The world has gone online, and consequently many organizations have encountered the need to engage technology talent to oversee web, mobile, and other projects as they frantically undergo a digital transformation. Those same organizations, however, are having immense trouble attracting the employees they so desperately need. While there are factors on both sides of the fence prohibiting fresh talent and the existing workforce from finding one another, the largest seems to be within the operations of these organizations themselves.
Skills gap challenges
Today, most companies elect to forgo internal training and promotion paths; as a result, external hires are brought in at mid to upper levels, leaving little to no chance that vacated, entry-level jobs become available.
The unavailability of appropriately skilled technology talent was a top concern for companies long before 2020. In 2017, a CEO survey reported that chief executives viewed the tech talent skills gap as “the biggest threat” to their growing business.The skills desired by employers have also shifted in the past couple of years. 2019 was the first year in which soft skills topped hard skills in LinkedIn’s skills report. 2020’s list of in-demand skills mirrors the aforementioned 2017 survey: employers want emotional intelligence, adaptability, and creativity in their employees, among other soft skills.
Attracting the right talent
Discovering talent that meets your company’s needs isn’t easy; though future employees are indeed out there, they’re hard to find. The digital presence of your organization can assist; the use of social media, blogs, informational websites, and other engaging forms of communication can draw in the talent that you’re looking for.
It’s never a bad idea to be active, either. Do the research to find out where the talent you’re searching for is, and find yourself there too. Online meetup groups, industry specific social networks, targeted ads and content, and online recruitment campaigns can be extremely effective without being costly.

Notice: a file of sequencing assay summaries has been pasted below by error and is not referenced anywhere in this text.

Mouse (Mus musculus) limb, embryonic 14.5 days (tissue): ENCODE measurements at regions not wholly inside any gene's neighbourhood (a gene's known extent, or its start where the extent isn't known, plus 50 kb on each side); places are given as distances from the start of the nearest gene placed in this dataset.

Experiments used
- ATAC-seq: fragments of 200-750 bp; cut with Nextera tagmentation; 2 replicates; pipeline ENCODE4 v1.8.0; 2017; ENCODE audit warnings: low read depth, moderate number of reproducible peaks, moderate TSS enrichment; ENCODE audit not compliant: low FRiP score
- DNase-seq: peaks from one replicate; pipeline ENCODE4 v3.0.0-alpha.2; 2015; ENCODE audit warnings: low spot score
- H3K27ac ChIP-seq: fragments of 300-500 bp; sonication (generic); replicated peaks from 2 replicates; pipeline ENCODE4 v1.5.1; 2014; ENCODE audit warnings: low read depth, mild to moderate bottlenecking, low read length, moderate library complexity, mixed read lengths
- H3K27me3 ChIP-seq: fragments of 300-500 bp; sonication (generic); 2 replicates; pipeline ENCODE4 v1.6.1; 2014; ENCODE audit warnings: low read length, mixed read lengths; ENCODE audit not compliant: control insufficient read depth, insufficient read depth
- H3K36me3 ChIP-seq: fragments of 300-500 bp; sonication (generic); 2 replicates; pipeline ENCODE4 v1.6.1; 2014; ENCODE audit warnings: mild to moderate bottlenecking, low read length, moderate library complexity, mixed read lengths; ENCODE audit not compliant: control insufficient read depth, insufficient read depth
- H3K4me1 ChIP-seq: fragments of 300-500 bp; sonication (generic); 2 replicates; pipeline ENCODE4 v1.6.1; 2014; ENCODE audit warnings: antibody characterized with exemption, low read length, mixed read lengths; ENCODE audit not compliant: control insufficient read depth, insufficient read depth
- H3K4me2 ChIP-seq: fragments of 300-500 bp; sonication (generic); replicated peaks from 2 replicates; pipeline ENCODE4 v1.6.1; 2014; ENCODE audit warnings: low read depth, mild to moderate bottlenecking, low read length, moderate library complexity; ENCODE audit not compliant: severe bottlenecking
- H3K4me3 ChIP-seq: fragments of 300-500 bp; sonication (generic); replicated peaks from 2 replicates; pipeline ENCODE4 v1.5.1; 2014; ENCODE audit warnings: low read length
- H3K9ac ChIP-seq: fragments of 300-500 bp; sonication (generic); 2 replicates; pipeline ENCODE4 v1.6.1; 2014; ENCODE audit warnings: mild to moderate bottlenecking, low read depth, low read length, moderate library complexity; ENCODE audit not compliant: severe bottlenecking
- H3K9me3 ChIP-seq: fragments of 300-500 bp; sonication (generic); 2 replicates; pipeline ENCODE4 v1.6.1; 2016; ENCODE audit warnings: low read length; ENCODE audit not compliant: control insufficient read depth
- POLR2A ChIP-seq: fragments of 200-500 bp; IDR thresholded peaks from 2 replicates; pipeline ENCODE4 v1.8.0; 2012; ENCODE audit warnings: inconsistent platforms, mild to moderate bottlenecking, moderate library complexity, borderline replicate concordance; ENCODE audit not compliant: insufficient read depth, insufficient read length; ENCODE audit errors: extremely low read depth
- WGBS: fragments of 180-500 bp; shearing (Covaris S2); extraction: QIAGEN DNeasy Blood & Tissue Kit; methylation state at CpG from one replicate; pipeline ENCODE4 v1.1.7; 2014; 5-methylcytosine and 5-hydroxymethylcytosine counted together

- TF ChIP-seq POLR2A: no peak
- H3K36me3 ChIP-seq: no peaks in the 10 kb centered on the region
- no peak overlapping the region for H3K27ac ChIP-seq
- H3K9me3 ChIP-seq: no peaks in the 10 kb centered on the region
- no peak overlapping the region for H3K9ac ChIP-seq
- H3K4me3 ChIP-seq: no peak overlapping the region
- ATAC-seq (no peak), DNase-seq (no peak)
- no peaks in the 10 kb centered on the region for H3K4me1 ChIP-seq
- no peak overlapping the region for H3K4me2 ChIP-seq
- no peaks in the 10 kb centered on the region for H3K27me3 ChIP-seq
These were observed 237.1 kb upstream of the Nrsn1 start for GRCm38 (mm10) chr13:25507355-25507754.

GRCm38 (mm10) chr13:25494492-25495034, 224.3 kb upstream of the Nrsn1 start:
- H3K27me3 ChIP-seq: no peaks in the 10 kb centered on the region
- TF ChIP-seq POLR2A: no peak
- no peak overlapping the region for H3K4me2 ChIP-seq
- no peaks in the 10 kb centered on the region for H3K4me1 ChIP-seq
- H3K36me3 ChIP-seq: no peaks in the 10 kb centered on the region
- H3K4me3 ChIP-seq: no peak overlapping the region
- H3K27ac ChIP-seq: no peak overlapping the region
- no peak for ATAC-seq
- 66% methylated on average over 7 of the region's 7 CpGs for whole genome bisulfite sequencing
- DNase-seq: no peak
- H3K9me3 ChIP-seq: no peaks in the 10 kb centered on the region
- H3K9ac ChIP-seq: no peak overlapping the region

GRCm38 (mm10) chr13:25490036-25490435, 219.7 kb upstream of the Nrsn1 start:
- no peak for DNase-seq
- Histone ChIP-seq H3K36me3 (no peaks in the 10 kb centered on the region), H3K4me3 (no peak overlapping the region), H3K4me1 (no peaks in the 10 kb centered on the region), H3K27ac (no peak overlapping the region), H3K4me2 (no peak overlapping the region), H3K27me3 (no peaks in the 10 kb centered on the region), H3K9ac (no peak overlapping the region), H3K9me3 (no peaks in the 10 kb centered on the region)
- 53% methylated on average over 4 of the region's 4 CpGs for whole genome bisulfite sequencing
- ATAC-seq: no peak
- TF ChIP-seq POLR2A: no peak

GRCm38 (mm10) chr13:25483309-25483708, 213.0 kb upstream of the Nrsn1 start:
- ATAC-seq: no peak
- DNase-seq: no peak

Posting job openings online and hoping the right person will apply isn’t a strategy, and experts agree that resumes alone shouldn’t be used in screening candidates. In fact, nearly three out of four employers who use these techniques feel that they’ve hired the wrong person for a job at a cost of $15,000 per bad hire. What are a few ways to ensure this doesn’t happen to you? The digital transformations of the COVID-19 era should extend to the recruitment process as well:
- Hiring managers can make videos to post job descriptions, fully explaining the role.
- Candidates can take online screening exams which are proctored by artificial intelligence.
- Recruiters can use social media and text-based methods to interact with candidates.
When surveyed, 49% of qualified job seekers who apply for in-demand fields responded that they have turned down an offer due to a bad experience during the hiring process. What do they want? A process that feels structured yet simple. What else do they want? Perks.
Gen Zs, millennials, and even multigenerational job seekers are setting high expectations for employers when it comes to benefits such as flexible work schedules and time off. To recruit the best talent, you’ve got to be the best company you can be, which includes everything from promoting diversity and inclusion to providing clear benchmarks for your employee’s growth trajectory.
How to be the solution, not the problem
In addition to the above methods, additional techniques can aid employers and talent alike in understanding if they’ve found the right fit.
Auditions—What is the number one obstacle candidates experience when searching for a job? Not knowing what it’s like to work at that organization. This can be overcome with a job audition, which enables the candidate to fully understand the job while also letting the hiring manager observe the candidate’s aptitude for the role.
Allow the candidate to interview existing employees—Studies show that candidates trust a company’s employees up to three times more than hiring personnel to provide credible information on what it’s like to work there. Engage your employees and be mindful of the potential questions asked to see if you can help provide clarity.
Create a true virtual onboarding and remote work strategy—To be productive now, employees must have a company which understands how to manage their business and employees remotely. By creating a remote-friendly work culture, you’ll attract and retain the best talent while ensuring that they remain highly productive.
A vision of success
Someone recently said to me, “Well, normally we would,” to which I said, “You know, nothing is ‘normal’ right now. Everything is up for change.” It’s true, now is the perfect time to update your outdated attraction, recruiting, and onboarding techniques to methods that can thrive in a virtual, remote, and distanced society. These are arguably things you should have been doing already, but it’s never too late to start. If you want to recruit and hire the best young talent, start within.